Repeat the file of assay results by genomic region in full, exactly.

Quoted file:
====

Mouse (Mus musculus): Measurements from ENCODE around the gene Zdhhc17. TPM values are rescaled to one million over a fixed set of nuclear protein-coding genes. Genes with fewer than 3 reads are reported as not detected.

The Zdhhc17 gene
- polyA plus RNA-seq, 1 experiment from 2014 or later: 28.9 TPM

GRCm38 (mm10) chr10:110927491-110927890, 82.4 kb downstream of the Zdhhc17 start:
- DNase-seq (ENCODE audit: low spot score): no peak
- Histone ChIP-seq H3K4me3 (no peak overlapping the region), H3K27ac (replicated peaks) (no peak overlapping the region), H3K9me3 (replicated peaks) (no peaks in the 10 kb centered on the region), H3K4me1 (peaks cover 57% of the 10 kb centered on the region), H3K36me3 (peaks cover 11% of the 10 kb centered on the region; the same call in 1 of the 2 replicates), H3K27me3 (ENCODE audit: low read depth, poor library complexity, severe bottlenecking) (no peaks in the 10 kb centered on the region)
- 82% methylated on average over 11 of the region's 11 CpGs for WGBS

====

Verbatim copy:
Mouse (Mus musculus): Measurements from ENCODE around the gene Zdhhc17. TPM values are rescaled to one million over a fixed set of nuclear protein-coding genes. Genes with fewer than 3 reads are reported as not detected.

The Zdhhc17 gene
- polyA plus RNA-seq, 1 experiment from 2014 or later: 28.9 TPM

GRCm38 (mm10) chr10:110927491-110927890, 82.4 kb downstream of the Zdhhc17 start:
- DNase-seq (ENCODE audit: low spot score): no peak
- Histone ChIP-seq H3K4me3 (no peak overlapping the region), H3K27ac (replicated peaks) (no peak overlapping the region), H3K9me3 (replicated peaks) (no peaks in the 10 kb centered on the region), H3K4me1 (peaks cover 57% of the 10 kb centered on the region), H3K36me3 (peaks cover 11% of the 10 kb centered on the region; the same call in 1 of the 2 replicates), H3K27me3 (ENCODE audit: low read depth, poor library complexity, severe bottlenecking) (no peaks in the 10 kb centered on the region)
- 82% methylated on average over 11 of the region's 11 CpGs for WGBS